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Dassault rolls out Falcon 8X

Dassault Aviation on Dec. 17 rolled out the first of its new line of ultra-long-range business jets, the Falcon 8X, at Dassault’s final assembly plant in Merignac, France. Photo courtesy of Dassault Aviation.

Dassault Aviation on Dec. 17 rolled out the first of its new line of ultra-long-range business jets—the Falcon 8X. The event took place at Dassault’s final assembly plant in Merignac, France, near Bordeaux. For the event, an assembly hangar was transformed into an elegant dining and staging area, complete with chandeliers, carpet, and a string quartet. As the attendees watched amid Falcons in mid-assembly, the curtain was raised and the 8X made its debut.

The 8X represents the newest top-of-the-line airplane in the Falcon lineup, and while it may closely resemble the previous holder of that title—the Falcon 7X—there are a number of design changes. For one, the 8X has a 3.3-foot fuselage stretch. This stretch permits the installation of a conformal fuselage fuel tank, which in turn enables the airplane to fly as far as 6,450 nautical miles at Mach 0.80 and FL470. Maximum fuel capacity is 34,900 pounds, up 2,960 pounds from the 7X. The extra fuselage length also allows two additional cabin windows, and more than 30 different interior seating configurations.

The 8X has newly designed wings, which Dassault says are optimized for less drag and lighter weight. The slat leading edge is reshaped, there are new winglets, and the thickness of certain wing panels has been reduced. In all, the 8X wings provide a 600-pound weight savings over those of the 7X, and a 1- to 2-percent drag reduction.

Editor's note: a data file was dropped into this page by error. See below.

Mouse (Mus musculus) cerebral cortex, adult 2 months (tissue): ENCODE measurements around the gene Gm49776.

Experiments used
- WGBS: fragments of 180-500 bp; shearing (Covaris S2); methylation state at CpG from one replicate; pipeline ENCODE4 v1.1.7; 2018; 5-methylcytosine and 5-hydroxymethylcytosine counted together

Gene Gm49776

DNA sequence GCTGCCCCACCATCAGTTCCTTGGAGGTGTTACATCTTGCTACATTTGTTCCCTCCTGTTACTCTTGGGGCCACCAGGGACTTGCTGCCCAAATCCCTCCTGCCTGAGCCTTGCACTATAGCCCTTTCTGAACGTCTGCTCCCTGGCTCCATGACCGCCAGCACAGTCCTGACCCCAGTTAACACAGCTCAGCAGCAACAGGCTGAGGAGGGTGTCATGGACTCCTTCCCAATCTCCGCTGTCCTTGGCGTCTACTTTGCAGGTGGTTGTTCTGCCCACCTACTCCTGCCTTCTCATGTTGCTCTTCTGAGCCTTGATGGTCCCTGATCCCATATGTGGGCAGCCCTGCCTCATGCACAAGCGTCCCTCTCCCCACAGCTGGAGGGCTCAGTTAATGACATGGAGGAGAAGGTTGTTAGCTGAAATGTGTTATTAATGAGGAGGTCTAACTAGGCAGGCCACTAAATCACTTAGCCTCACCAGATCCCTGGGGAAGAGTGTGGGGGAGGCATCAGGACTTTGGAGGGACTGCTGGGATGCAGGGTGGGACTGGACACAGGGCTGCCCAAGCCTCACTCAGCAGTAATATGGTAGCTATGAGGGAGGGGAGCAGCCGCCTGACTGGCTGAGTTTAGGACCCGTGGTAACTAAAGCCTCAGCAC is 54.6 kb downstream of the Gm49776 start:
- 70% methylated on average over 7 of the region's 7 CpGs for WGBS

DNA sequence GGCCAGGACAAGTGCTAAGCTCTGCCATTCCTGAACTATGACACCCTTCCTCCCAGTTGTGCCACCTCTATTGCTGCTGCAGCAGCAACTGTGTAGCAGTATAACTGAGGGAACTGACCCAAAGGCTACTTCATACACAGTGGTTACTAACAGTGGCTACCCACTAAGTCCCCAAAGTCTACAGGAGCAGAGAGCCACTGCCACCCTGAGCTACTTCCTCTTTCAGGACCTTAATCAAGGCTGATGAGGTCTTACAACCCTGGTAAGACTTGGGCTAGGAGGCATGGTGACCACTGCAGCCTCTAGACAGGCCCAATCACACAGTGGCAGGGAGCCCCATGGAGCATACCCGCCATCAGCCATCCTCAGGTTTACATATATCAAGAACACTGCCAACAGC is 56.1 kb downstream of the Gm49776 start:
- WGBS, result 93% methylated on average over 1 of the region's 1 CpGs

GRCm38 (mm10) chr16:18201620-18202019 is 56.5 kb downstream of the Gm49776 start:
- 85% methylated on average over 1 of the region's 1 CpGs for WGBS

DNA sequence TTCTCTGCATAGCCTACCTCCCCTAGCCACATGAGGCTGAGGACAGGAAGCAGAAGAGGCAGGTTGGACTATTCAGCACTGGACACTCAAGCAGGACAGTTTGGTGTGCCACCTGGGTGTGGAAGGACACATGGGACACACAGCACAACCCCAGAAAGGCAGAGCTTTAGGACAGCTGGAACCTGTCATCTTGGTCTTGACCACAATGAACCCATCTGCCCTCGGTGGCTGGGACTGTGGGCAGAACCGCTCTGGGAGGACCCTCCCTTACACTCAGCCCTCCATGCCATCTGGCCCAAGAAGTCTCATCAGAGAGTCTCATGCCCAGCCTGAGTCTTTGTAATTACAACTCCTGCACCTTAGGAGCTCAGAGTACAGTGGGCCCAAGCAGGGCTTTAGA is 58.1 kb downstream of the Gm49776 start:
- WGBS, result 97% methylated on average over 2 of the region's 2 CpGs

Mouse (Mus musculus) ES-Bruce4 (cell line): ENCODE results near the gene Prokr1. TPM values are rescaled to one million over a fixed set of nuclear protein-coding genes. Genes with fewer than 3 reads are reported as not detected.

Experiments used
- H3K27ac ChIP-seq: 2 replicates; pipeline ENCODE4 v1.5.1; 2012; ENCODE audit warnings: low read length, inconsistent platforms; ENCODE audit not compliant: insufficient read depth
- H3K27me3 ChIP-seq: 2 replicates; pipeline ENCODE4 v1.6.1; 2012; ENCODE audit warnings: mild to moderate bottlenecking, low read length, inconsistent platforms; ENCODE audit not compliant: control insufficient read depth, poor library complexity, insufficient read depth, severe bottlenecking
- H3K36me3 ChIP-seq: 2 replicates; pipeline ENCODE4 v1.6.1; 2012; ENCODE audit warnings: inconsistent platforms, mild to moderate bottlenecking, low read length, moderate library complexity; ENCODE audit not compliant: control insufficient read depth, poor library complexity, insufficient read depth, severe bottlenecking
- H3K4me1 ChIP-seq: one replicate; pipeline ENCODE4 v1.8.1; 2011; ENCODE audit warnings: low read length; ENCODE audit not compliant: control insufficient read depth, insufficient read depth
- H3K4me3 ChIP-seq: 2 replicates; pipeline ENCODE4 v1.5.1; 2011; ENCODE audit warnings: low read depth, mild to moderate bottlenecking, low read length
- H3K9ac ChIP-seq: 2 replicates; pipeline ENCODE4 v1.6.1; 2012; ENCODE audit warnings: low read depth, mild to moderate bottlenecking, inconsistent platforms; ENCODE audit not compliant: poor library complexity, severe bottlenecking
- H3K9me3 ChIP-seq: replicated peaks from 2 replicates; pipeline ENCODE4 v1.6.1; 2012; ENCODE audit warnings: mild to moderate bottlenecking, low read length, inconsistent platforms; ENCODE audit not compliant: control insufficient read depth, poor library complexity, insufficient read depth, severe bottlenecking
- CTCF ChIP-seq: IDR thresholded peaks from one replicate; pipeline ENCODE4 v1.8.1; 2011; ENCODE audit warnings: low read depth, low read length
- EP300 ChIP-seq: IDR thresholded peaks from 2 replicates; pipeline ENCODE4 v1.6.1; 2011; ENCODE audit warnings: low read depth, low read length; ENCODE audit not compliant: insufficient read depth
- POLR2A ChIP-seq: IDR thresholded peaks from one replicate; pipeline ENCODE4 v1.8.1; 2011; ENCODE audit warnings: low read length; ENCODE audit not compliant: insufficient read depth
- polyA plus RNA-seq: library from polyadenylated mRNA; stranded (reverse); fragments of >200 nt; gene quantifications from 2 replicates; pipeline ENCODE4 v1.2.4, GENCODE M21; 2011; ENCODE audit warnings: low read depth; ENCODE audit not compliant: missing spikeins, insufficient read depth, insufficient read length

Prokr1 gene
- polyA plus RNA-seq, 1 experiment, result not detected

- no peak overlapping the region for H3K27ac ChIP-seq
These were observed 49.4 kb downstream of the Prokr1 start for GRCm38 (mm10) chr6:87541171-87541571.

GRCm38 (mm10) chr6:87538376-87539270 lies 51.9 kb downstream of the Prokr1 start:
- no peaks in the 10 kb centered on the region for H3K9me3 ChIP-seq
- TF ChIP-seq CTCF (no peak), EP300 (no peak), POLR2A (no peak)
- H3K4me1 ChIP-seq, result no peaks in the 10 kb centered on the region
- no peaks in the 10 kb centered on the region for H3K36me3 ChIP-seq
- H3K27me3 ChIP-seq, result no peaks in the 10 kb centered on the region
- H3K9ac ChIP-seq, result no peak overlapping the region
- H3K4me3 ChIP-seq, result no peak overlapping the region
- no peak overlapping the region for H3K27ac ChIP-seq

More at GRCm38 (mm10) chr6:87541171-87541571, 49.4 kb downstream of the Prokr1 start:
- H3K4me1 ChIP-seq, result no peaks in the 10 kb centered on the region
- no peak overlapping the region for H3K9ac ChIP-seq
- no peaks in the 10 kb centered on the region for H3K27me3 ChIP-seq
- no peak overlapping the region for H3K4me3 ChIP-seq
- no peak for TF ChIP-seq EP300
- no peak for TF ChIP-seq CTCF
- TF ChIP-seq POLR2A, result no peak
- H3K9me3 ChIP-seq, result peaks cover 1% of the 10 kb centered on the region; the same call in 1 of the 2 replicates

Photo courtesy of Dassault Aviation.

Ultimately, the 8X’s empty weight is essentially the same as the 7X’s. However, the 8X’s maximum takeoff weight—at 73,000 pounds—is 3,000 pounds more. This mandated new, beefed-up landing gear. So with the hikes in weight, Dassault opted to rate the new Pratt & Whitney PW307D engines at 6,722 pounds of thrust for takeoff and climb; that’s a 5-percent boost over the 7X’s thrust rating. Once in cruise the engine power is reduced for fuel burns that roughly match those of the 7X.

Dassault likes to point out that the 8X’s closest competitor, Bombardier’s Global 6000, has a 40-percent higher dry weight and 30-percent greater fuel weight. The Global 6000’s fuel burn at Mach 0.80—seven pounds per nautical mile—is higher than the 8X’s 5.5 pound per nautical mile, according to Dassault. Based on flying 600 hours per year for six years, this adds up to a direct operating cost savings of $5 million over the competition, Dassault asserts.

Photo courtesy of Dassault Aviation.

The rollout airplane may have had its public debut Dec. 17, but this airplane has already had its first electrical power-up and engine runs. Target date for first flight is sometime in the first quarter of 2015, with certification following in mid-2016, and first deliveries of the 8X in the second half of that year. Orders are on target as well. Dassault won’t say how many 8Xs are in the order book, just that they are sold out until 2018. At which time the price will reach $60 million for a completed airplane. That’s steep, but Dassault is especially banking on continued success in Asian markets, where more and more companies need to fly nonstop to a wide range of destinations in the United States and Europe.

Thomas A. Horne
Thomas A. Horne
AOPA Pilot Editor at Large
AOPA Pilot Editor at Large Tom Horne has worked at AOPA since the early 1980s. He began flying in 1975 and has an airline transport pilot and flight instructor certificates. He’s flown everything from ultralights to Gulfstreams and ferried numerous piston airplanes across the Atlantic.
Topics: Aviation Industry

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